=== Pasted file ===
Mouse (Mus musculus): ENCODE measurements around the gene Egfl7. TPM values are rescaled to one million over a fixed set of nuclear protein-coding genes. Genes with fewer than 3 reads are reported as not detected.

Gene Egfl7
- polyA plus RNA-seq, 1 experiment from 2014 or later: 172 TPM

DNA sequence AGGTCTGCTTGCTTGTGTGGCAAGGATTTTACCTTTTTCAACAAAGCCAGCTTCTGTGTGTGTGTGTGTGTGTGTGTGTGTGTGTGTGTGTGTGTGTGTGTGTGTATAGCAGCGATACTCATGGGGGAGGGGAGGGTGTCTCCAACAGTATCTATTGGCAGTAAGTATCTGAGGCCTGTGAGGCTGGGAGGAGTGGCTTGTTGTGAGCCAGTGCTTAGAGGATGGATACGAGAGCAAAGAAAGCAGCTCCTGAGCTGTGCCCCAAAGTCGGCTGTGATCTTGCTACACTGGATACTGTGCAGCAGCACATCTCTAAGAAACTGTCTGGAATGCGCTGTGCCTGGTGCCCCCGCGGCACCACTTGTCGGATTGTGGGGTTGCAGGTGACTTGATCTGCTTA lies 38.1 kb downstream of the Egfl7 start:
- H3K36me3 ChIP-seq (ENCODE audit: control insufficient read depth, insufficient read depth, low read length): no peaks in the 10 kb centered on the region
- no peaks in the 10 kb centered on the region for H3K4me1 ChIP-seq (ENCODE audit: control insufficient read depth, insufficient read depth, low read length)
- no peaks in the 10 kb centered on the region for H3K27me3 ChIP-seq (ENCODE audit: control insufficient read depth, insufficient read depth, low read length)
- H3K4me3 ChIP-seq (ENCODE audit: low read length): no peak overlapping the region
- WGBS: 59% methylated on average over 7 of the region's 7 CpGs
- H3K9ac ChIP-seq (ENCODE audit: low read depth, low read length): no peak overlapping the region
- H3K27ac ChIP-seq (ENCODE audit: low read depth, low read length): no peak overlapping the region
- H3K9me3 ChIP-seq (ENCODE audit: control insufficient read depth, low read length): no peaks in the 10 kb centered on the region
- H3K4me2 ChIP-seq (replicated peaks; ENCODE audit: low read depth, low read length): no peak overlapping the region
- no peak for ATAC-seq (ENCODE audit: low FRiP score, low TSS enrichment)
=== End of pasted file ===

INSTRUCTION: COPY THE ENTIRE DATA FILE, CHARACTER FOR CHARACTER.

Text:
Mouse (Mus musculus): ENCODE measurements around the gene Egfl7. TPM values are rescaled to one million over a fixed set of nuclear protein-coding genes. Genes with fewer than 3 reads are reported as not detected.

Gene Egfl7
- polyA plus RNA-seq, 1 experiment from 2014 or later: 172 TPM

DNA sequence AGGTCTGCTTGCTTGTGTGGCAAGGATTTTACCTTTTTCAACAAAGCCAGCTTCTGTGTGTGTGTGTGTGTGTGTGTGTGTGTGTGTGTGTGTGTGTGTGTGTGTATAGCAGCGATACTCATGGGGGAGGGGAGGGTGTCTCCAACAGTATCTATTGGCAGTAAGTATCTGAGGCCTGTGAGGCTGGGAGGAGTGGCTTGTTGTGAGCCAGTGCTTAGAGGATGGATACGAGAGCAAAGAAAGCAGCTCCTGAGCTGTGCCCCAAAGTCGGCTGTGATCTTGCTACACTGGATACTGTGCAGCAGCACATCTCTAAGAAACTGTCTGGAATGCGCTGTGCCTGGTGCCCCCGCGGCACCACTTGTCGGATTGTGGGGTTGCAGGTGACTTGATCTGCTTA lies 38.1 kb downstream of the Egfl7 start:
- H3K36me3 ChIP-seq (ENCODE audit: control insufficient read depth, insufficient read depth, low read length): no peaks in the 10 kb centered on the region
- no peaks in the 10 kb centered on the region for H3K4me1 ChIP-seq (ENCODE audit: control insufficient read depth, insufficient read depth, low read length)
- no peaks in the 10 kb centered on the region for H3K27me3 ChIP-seq (ENCODE audit: control insufficient read depth, insufficient read depth, low read length)
- H3K4me3 ChIP-seq (ENCODE audit: low read length): no peak overlapping the region
- WGBS: 59% methylated on average over 7 of the region's 7 CpGs
- H3K9ac ChIP-seq (ENCODE audit: low read depth, low read length): no peak overlapping the region
- H3K27ac ChIP-seq (ENCODE audit: low read depth, low read length): no peak overlapping the region
- H3K9me3 ChIP-seq (ENCODE audit: control insufficient read depth, low read length): no peaks in the 10 kb centered on the region
- H3K4me2 ChIP-seq (replicated peaks; ENCODE audit: low read depth, low read length): no peak overlapping the region
- no peak for ATAC-seq (ENCODE audit: low FRiP score, low TSS enrichment)